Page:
12 Feb 2021 - Thorsten
Atmospheric Doom | Transcending Obscurity | Release date: 12 Mar 2021
When a young band comes up with an impressive album riding the razor’s edge between Death and Doom Metal it should always be noteworthy, just like Sepulcros’s debut.
Sepulcros from Portugal are like a basilisk for they spread fear and incite admiration. The young band will release their debut Vazio via metal institution Transcending Obscurity in March and as this label is known for handpicking some of the finest acts in underground heaviness, one should be sure to check out this mesmerizing record. On their Facebook account the band seems to emphasize the words ‘Vacuidade Humana’ - ‘human emptiness’. This definitely sounds pretty misanthropic and in some way that seems to be another parallel to the monster mentioned before!
Slowly pushing its head out of the abyssal hole it was born and bred in, this venomous hypnotizing monster of a record is able to leave the listener standing still in awe and waiting to be eaten alive by this wave of sound and atmosphere. The band is able to show all elements important for a good atmospheric doom band (or doomy death-metal, if you need another label): Slow acoustic elements as at the beginning of “Hecatombe” where the band really gives guitar heroes NZ and RT the stage for more than two minutes, which are filled with a wonderful intro simultaneously full of relief and mantras just before the drums kick in and the whole song turns into a rollercoaster from slow and melancholic to deep and frightening. And even within this longtrack of nearly nine minutes they are able to find short moments of passage so that it’s not a full-fledged descent all the time. These shorts rest and upwards movements are even more impressive because it becomes clear that this is not a one-hit-wonder band, but that they are here to stay.
When listening to the vocals it becomes clear that this snake here impresses you with its seductive mix of hellish shouts and screams and purgatorial growls, here the words themselves are probably important (one cannot know without the lyrics) but the most important point – as with many atmospheric doom bands – is the way the vocals are embedded into the sound. Where other bands might use a synthesizer to create some levels or spaces, Sepulcros uses one of the guitar lines to lay out vast riffs, while the other adds some short noisy elements or start to drive the song forward with a beefy riff. And in these moments the vocals are important because they are settled over the initial moments when the riffs start so that the audience is (somewhat) accompanied into this next part. And whenever the vast-laid guitar parts become more important again, then the vocals are set an inch further back in the mix so that the audience is also taken by the hand and lead towards the next part. The latter is of course very important for long tracks like these here.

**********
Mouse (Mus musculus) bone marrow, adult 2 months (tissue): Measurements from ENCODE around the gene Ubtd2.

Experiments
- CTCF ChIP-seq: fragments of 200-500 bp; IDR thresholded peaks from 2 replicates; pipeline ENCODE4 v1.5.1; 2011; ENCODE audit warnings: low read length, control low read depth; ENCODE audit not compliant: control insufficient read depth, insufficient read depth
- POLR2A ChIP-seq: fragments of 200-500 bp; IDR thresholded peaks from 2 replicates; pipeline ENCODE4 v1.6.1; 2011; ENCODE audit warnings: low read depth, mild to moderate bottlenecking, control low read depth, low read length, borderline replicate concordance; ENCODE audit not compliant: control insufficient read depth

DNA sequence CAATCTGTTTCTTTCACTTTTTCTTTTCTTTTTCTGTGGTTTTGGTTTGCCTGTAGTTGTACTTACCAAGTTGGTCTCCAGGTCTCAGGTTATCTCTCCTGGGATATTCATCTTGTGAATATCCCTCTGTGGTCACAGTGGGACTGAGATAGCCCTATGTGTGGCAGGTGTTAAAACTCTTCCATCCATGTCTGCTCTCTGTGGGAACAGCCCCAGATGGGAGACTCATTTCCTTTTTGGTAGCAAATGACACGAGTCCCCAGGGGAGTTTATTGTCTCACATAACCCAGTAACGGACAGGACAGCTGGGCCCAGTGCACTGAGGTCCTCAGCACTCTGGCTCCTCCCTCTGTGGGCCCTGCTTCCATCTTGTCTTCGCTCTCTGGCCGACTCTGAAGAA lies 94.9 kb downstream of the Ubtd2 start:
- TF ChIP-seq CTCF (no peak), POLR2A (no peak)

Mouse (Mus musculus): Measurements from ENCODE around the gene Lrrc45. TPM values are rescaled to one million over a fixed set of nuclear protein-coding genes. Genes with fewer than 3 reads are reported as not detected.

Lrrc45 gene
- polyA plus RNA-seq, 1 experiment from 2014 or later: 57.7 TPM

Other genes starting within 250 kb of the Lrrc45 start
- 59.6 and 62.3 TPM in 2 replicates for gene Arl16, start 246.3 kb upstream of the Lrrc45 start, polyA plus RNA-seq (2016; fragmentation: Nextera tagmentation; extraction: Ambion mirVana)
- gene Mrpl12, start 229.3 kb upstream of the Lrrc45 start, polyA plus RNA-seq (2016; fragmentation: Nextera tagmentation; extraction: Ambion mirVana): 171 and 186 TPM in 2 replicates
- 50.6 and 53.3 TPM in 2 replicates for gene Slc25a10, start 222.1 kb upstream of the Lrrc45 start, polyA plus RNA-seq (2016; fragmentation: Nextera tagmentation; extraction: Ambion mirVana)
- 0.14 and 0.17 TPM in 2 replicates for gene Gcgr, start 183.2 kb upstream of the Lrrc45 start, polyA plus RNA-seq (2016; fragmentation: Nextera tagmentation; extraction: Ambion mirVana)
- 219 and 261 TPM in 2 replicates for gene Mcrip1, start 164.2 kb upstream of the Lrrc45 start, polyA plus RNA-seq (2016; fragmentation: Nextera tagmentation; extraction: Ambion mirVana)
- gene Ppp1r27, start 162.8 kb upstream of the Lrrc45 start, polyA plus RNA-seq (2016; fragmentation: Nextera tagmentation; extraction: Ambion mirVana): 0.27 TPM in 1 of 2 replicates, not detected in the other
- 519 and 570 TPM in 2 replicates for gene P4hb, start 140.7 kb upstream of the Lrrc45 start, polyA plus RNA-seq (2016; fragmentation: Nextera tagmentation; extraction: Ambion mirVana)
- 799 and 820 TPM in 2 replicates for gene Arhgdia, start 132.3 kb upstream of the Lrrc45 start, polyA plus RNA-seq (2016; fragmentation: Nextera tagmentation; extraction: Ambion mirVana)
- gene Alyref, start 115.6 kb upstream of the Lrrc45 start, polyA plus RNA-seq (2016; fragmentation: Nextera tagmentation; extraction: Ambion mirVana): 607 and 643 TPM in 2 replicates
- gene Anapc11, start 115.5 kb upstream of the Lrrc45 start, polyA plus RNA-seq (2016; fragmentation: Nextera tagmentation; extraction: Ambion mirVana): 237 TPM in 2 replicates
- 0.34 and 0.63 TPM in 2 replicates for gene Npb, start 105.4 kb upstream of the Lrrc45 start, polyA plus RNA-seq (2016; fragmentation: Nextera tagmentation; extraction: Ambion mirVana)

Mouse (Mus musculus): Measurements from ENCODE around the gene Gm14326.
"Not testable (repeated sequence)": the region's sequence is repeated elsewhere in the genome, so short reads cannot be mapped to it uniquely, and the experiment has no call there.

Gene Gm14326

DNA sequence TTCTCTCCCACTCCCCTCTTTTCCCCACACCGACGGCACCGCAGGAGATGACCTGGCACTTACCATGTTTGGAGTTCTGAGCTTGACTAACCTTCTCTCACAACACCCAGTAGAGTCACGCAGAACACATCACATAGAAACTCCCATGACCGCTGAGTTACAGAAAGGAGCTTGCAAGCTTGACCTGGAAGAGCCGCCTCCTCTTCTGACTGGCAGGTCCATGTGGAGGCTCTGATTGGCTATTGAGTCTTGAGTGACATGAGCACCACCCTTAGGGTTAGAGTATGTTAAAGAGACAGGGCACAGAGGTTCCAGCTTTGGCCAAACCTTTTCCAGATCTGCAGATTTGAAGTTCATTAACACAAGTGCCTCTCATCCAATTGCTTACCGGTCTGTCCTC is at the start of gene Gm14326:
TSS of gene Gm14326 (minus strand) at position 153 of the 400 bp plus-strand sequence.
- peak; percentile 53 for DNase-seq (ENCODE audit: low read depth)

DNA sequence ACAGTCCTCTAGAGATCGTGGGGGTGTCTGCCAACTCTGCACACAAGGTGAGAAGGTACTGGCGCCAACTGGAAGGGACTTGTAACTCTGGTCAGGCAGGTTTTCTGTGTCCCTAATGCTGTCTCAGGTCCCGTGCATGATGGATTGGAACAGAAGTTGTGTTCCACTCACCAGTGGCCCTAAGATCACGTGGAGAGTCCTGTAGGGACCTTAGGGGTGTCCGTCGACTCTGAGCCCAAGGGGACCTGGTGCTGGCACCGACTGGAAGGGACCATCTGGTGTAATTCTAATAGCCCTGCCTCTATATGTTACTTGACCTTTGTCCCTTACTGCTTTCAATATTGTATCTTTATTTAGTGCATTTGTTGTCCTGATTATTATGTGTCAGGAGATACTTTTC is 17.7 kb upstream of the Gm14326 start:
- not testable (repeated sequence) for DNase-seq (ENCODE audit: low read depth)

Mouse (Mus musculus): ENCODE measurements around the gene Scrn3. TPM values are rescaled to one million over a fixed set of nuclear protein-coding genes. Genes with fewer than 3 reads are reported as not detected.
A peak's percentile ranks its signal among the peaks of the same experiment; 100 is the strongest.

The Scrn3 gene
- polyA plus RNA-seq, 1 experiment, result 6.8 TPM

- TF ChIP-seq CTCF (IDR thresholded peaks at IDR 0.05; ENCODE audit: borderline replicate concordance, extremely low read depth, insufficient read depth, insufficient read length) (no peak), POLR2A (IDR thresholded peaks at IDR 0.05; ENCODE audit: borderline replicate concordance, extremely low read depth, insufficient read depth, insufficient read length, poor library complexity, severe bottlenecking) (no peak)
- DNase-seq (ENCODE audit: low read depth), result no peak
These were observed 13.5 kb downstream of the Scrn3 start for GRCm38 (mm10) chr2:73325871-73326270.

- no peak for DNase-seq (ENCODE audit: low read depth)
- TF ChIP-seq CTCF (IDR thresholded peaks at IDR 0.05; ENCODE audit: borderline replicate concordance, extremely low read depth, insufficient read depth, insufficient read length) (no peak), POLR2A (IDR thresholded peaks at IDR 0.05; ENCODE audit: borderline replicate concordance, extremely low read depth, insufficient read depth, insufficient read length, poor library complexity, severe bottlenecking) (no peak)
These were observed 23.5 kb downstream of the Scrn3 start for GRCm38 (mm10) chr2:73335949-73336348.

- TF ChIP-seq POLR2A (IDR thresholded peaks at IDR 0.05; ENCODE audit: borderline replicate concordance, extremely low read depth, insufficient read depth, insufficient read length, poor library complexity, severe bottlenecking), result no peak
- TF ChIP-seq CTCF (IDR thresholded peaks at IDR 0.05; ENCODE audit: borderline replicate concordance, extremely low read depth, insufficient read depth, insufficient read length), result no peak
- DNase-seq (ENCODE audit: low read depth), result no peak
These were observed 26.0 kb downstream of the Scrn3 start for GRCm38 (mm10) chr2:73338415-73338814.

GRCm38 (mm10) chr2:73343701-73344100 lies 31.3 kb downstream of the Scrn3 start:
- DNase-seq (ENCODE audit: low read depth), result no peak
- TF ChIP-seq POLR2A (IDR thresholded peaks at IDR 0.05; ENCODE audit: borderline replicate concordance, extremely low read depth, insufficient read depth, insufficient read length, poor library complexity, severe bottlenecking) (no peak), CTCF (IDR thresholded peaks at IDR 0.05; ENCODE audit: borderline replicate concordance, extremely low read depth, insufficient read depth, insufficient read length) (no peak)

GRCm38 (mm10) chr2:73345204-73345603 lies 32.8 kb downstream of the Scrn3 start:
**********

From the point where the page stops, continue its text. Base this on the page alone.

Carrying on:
Nevertheless, one should not say that this record doesn’t seduce in a visual level, because it has a cover done by maybe the most productive mind in the last few years – Mariusz Lewandowski, whose covers for Falls of Rauros, Abigaill Williams and especially Mizmor are among the most innovative ones you can find. Yet the Polish painter never seems to fall behind in his paintings, they always hit you as “a Lewandowski” (also due to a few certain characteristics).
To put it all in the shell of a basilisk egg – Sepulcros deliver an impressive debut for any metal bands and even more so for the small confines of atmospheric doom metal with lots of well-incorporated death metal-elements. One can not but listen to the dense hissing and chanting of the writhing snake slowly pushing itself higher and higher until it towers over the listener who cannot run away because it is also enamored with the sound of the monster which is about to come down and that will not give him rest until the replay button is pushed.